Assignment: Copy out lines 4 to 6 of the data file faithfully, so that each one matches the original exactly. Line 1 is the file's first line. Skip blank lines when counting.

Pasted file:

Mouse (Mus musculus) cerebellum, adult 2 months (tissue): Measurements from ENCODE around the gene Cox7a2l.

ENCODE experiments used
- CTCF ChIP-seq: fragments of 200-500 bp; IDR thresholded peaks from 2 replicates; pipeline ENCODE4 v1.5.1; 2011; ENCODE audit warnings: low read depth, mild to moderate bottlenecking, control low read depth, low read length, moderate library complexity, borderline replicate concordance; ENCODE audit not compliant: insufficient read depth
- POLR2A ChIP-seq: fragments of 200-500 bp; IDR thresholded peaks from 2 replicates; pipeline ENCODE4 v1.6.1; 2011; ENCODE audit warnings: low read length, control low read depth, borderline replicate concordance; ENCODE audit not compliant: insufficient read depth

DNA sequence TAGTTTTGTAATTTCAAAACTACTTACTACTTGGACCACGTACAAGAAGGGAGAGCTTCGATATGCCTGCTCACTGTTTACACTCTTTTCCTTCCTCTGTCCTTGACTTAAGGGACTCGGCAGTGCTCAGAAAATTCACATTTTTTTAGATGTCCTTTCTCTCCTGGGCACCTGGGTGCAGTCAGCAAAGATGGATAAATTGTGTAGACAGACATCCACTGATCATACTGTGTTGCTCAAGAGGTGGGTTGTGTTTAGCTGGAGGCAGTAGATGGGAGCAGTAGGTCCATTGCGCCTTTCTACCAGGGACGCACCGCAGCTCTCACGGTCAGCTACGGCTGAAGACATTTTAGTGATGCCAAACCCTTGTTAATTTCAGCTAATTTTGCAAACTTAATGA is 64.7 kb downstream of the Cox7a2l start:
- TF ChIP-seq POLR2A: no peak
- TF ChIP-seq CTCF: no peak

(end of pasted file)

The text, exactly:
- POLR2A ChIP-seq: fragments of 200-500 bp; IDR thresholded peaks from 2 replicates; pipeline ENCODE4 v1.6.1; 2011; ENCODE audit warnings: low read length, control low read depth, borderline replicate concordance; ENCODE audit not compliant: insufficient read depth

DNA sequence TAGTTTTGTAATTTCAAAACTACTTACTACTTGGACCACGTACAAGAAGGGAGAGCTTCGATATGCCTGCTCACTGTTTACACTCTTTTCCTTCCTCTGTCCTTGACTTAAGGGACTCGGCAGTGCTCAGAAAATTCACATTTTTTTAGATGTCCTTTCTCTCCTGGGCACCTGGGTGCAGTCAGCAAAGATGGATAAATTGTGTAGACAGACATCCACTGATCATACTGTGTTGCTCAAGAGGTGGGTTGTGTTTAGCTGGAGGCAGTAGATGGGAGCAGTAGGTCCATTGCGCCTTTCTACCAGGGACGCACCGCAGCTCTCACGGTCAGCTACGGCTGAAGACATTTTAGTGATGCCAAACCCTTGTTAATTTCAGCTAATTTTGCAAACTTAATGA is 64.7 kb downstream of the Cox7a2l start:
- TF ChIP-seq POLR2A: no peak